Thursday, February 7, 2013

Farmer's Market Part 2

 If you missed yesterday's guest post on Lover of Creating Flavour, you can check it out right here.  Today I am going to show you a few more of the treats available at the Sacramento Farmer's Market that are a departure from the fruits and veggies.  If you are looking for the dates and times for any Certified Farmer's Markets in Sacramento County, check out their web page for all the information.

Who loves cheese?

Oh I do, especially this delicious Gouda from Pedrozo Dairy and Cheese Company.  On Sunday we sampled three versions of this mild white cheese and all three were delicious, but the aged Gouda was my favorite.  Just a few stalls away was Heringer Estates with some of their award winning wines and information about upcoming events.

They even have this  Eco-Cask for the environmentally inclined imbiber

The stall next door to Heringer's was filled with the olive oils from Bariani Olive Oil.  Olive oils are like wines in many ways and their flavor reflects the region where it was grown, just like grapes.  Bariani has several grades to choose from and some other tasty products like balsamic vinegar.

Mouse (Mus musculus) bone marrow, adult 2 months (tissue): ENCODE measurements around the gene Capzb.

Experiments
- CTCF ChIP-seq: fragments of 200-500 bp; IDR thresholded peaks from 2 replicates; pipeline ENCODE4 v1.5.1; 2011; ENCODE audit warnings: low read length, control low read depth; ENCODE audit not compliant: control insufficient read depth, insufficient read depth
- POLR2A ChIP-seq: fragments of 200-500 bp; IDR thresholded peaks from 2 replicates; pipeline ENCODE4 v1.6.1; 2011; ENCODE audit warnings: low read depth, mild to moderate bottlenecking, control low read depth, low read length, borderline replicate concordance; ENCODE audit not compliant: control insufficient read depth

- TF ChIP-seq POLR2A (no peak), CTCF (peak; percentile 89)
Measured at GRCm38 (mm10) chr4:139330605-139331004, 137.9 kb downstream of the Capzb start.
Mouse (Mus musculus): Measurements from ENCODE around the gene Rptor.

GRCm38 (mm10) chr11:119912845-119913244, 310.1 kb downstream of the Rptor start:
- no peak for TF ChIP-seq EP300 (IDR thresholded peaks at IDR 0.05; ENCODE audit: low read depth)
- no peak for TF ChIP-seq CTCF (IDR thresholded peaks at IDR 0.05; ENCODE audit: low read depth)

With a smile like that, who can say no?

Now you have the wine, the cheese and some olive oil for drizzle, but your appetizer platter isn't quite finished without some locally grown nuts.  Pistachios of all kinds can be found at the Artois stall, with flavors like habanero, chile-lime and BBQ, just tasting them all can take a while.

So what happens when your guests are far too enthralled by your culinary delights to leave without dinner?  Fret not gentle shopper, just slide on over the west end of the market to peruse some of the meatier offerings.  Find some seafood at Wild Little Fish like these lovelies

or perhaps an oyster bar

Here in Sacramento, there is some kind of fresh food available year round and taking advantage of all the fresh air markets in the area will give you a pantry that your friends will envy.  Give yourself plenty of time to spend at the market and definitely make a circuit through the stalls just for the looking before actually diving in to shop.  While there is generally at least one stall at every market selling coffee and pastries, I find it best not to partake until after the shopping is done so my palate for all the taste-ables won't be corrupted by the bitterness of a brew.

Buying from local growers is good for the local economy, great for your culinary aspirations and creates less of a burden on our planet.  Remember to bring your own shopping bags and even recycle the thin produce bags, it helps to keep costs down for everyone.

Farming is a tough gig in the best of circumstances, the folks who do it for a living will tell you that it is one of the hardest jobs that will ever break your heart on a regular basis.  Support your local growers who are growing with a conscience because, without them where would we be?

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